Mark D. Scott

Mark D. Scott, CTO of software-solution provider Micro Endeavors, is a technical trainer and network integrator in Upper Darby, Pennsylvania. He is a Microsoft .NET architect and developer with experience in designing and implementing data-centric, line-of-business applications. He is an MCSE, an MCSD, and an MCDBA and serves as an independent MSDN Regional Director in the greater Pennsylvania district. He is also A+, Network+, and CTT+ certified by CompTIA.

Articles by Mark D. Scott
Hide Database Changes 1
Maintaining and changing a database schema is hard when you have applications that depend on the original schema. But you can use stored procedures and views to hide your database changes from your applications--and give you a cleaner schema to work with.
Step-by-Step Data Warehousing 2
In this article we will explore in more depth the first steps in the creation of the data warehouse.
7 Steps to Data Warehousing 3
Data warehouse systems provide decision-makers with consolidated, consistent historical data about an organization's activities. With careful planning, the system can provide vital information on how factors interrelate to help or harm the organization.
SQL DevCon Draws 700+
More than 700 developers and systems engineers gathered Oct. 1-3 at The Scottsdale Princess in Scottsdale, Arizona, for DevCon 1999 and SQL DevCon 1999.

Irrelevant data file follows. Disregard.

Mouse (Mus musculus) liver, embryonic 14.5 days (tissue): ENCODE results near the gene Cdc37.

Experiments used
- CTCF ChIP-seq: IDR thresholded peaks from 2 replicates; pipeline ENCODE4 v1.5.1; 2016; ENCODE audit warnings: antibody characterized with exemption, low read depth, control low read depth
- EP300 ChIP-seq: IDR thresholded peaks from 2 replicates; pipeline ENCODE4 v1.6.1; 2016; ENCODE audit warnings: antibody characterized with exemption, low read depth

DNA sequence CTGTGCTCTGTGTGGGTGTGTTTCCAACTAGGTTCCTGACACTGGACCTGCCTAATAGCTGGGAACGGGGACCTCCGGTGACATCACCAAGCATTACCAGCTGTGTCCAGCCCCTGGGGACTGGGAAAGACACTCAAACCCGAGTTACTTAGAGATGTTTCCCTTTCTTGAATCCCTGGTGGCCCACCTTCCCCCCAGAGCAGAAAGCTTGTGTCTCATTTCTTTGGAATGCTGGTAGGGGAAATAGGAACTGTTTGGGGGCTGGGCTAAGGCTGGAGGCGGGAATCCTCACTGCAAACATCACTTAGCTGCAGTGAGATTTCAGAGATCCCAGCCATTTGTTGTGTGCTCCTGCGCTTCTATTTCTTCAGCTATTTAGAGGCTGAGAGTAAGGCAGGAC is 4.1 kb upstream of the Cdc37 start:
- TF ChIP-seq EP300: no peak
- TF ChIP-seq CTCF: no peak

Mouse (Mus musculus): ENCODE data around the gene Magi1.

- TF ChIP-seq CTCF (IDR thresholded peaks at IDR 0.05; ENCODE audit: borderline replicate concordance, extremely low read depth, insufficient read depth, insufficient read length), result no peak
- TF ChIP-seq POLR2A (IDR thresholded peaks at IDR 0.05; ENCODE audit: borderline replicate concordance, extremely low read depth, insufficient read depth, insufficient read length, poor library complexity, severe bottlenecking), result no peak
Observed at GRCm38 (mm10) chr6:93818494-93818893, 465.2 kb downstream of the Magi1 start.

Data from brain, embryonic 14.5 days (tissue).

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From the Blogs
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Apr 15, 2014
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Save Thousands in Licensing Costs for SQL Server AlwaysOn Availability Groups 1

Windows Server 2012 or Windows Server 2012 R2 Standard Edition is a great way to save thousands on licensing—and save yourself some serious headaches when deploying SQL Server AlwaysOn Availabiliity Groups....More
Apr 8, 2014
blog

NoSQL: Eventual Consistency Yields Major Flaws 1

While I believe that NoSQL can have some places where it legitimately makes sense, I also believe that NoSQL is also the patently wrong choice for a number of different types of applications or use cases....More
Apr 1, 2014
News

SQL Server 2014 Now Available—No Joke

Initial word on the street is that SQL Server 2014 has been very stable so far—which is probably why it went to release so quickly and bypassed what would typically have been another pre-release....More
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